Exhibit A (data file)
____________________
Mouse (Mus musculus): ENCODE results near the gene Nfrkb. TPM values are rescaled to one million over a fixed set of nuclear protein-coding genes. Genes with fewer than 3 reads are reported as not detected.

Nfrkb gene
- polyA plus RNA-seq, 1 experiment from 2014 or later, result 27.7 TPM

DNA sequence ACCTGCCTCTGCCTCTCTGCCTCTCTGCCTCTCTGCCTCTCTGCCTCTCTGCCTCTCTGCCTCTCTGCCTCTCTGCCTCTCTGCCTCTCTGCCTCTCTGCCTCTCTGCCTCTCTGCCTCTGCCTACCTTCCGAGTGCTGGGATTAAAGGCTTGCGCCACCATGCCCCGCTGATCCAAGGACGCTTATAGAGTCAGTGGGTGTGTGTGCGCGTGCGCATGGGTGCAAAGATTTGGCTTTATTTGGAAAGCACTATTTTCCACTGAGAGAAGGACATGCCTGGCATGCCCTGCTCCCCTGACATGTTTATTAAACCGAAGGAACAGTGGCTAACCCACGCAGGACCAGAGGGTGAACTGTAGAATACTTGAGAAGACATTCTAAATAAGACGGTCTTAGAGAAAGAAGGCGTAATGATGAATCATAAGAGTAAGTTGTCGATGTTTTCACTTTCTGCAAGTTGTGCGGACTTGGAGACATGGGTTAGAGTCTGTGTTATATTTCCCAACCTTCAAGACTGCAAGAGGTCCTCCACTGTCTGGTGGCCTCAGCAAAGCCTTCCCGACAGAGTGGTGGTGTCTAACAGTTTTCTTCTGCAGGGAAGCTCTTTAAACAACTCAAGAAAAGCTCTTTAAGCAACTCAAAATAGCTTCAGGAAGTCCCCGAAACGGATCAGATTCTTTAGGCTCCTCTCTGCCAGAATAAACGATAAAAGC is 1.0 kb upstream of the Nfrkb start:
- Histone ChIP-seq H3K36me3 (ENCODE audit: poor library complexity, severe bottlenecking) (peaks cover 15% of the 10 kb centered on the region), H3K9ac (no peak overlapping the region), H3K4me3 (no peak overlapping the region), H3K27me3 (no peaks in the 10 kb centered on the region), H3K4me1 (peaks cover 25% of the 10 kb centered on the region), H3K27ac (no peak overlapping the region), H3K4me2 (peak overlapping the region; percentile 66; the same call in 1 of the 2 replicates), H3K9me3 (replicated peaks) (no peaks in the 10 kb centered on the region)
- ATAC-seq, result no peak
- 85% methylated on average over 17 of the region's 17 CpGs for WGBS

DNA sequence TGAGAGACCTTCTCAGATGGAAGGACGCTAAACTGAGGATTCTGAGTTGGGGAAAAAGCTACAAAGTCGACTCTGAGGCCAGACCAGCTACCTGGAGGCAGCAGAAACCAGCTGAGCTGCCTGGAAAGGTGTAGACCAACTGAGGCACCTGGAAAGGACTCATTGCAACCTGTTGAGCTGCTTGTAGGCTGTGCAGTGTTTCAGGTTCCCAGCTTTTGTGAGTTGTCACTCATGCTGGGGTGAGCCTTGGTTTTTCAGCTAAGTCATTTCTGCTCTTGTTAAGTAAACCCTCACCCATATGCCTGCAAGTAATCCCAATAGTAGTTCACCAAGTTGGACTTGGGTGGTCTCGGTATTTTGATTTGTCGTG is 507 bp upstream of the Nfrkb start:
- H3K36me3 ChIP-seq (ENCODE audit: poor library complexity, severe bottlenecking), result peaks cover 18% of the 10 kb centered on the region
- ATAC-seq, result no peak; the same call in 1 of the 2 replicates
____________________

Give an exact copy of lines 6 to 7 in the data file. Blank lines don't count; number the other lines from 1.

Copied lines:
- ATAC-seq, result no peak
- 85% methylated on average over 17 of the region's 17 CpGs for WGBS